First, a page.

Happy new year everyone! I’m excited for all the cool plans I have for providing fun and valuable content and art this year. But to start with I’m gonna share this video to give you an idea of what I was up to during my winter break.
The end of the year is a good time to reflect on the finitude of your life. Mortality is a good thing and in this video I show an exercise that can help you use the awareness of own mortality to improve yourself.
Do you know someone who has an interesting journal-keeping practice or story? If so, I would love to know because I’m lining up people to interview.
It is easy to think that nature journaling is just about drawing plants and animals when it is actually so much more. In this video I describe some of the key characteristics that make nature journaling so revolutionary and accessible.
I had to cancel the nature journaling field trip for today but here is a video that I made to motivate you to nature journal at home! Consider it your homework 🙂 I guarantee it will help you maintain your sanity if you are stuck inside from the smoke:
Please send me an email if you have any other good nature journaling ideas for indoors on rainy or smoky days!
In August I asked Tom Bihn Bags to send me one of their products to test for nature journaling and to use on my Tanzania trip. I already did an unboxing and first impressions review of “The Maker’s Bag” and this is my follow up in the field.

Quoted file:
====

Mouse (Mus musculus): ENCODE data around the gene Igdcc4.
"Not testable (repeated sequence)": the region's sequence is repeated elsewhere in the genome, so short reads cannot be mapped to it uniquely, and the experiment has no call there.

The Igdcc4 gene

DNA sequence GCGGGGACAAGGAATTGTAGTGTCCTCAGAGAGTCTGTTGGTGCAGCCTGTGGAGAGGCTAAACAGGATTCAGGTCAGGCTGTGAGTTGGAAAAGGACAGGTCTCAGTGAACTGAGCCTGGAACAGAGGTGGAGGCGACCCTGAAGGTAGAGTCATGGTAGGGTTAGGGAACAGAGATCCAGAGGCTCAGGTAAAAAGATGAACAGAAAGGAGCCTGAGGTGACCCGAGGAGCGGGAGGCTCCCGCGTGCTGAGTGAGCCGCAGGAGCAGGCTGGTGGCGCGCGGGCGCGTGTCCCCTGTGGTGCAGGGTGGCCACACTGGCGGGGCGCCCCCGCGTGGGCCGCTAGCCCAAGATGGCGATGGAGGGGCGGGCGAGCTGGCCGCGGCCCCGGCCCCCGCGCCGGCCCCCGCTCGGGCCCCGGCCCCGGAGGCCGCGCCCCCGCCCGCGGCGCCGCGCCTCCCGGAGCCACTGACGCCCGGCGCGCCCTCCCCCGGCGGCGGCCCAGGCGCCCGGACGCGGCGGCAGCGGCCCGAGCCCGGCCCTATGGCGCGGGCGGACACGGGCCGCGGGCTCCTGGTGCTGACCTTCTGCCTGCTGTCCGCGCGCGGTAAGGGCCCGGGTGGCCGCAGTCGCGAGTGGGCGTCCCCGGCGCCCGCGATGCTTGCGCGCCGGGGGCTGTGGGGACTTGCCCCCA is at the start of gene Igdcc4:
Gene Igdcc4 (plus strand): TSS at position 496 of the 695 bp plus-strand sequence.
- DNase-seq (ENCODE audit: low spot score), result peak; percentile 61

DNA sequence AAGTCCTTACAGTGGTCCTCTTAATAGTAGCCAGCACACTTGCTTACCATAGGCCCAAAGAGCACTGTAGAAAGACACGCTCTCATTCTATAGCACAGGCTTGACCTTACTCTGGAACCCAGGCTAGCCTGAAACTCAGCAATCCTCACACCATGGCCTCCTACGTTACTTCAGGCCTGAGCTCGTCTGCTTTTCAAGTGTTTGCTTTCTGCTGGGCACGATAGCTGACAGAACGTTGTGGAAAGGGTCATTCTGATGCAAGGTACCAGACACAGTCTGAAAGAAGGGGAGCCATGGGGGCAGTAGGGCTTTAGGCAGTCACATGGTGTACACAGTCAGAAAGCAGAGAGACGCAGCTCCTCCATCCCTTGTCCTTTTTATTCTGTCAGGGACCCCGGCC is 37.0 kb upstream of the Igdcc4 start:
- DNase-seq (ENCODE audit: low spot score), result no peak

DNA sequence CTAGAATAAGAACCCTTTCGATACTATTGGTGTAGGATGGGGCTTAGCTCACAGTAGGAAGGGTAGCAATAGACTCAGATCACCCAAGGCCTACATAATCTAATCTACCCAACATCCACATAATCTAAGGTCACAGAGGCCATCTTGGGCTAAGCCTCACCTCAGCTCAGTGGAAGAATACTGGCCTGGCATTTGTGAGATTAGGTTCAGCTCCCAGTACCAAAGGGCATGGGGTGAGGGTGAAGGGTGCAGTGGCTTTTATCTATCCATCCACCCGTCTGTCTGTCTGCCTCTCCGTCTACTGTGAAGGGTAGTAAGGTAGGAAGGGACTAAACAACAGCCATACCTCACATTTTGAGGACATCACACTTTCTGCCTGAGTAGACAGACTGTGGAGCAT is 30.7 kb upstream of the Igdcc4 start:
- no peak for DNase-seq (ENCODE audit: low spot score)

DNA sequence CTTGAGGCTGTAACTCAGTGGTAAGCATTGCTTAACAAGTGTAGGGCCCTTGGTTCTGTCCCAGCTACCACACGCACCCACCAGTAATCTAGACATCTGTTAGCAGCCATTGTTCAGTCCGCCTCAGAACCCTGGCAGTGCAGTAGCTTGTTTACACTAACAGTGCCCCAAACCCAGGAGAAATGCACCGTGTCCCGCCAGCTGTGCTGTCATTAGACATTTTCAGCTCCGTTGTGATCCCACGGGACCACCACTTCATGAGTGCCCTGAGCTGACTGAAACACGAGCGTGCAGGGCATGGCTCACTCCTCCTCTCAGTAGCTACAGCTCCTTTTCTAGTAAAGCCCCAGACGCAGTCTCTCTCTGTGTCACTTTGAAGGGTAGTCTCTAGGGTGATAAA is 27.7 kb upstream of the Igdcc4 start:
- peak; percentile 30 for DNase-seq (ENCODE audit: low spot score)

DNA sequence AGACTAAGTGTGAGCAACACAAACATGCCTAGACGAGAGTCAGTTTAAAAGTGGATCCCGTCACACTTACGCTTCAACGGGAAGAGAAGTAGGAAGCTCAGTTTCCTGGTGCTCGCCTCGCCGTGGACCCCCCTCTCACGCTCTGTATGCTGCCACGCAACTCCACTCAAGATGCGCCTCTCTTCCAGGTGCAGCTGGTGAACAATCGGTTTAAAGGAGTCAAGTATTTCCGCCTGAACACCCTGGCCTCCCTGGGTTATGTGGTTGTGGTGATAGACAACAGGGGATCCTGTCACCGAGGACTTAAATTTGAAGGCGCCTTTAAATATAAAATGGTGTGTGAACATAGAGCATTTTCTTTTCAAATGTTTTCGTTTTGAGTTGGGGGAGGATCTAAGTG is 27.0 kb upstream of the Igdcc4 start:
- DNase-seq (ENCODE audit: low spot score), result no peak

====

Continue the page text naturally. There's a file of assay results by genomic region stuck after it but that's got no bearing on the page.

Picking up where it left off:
Check out the product description here: The Maker’s bag
Tom Bihn Bags is a company based in Seattle, Washington. They focus on functional design, ethical production, and high standards.
Here is my journaling behind the scenes from this week:
In addition to amping up my journaling practice I am also working to do a lot more videography and sharing of the process that goes into my work. Do you know what I am training for?
To boldly go where no journal has gone before…
Here is a short examination of a pitfall when learning any new skill. With a few easy exercises in your journal and a couple of useful resources you will be better prepared to deal with this common trap.
Our culture mostly values having skills while it mostly ignores the process of learning skills. The slow, repetitive, and often painful learning process of the beginner is not as sexy as the virtuostic performance of the master.
To become great at anything you most learn to love the slow, repetitive, practice. You must learn to reframe the nervousness, the discomfort, and the uncertainty as excitement, challenge, and opportunity.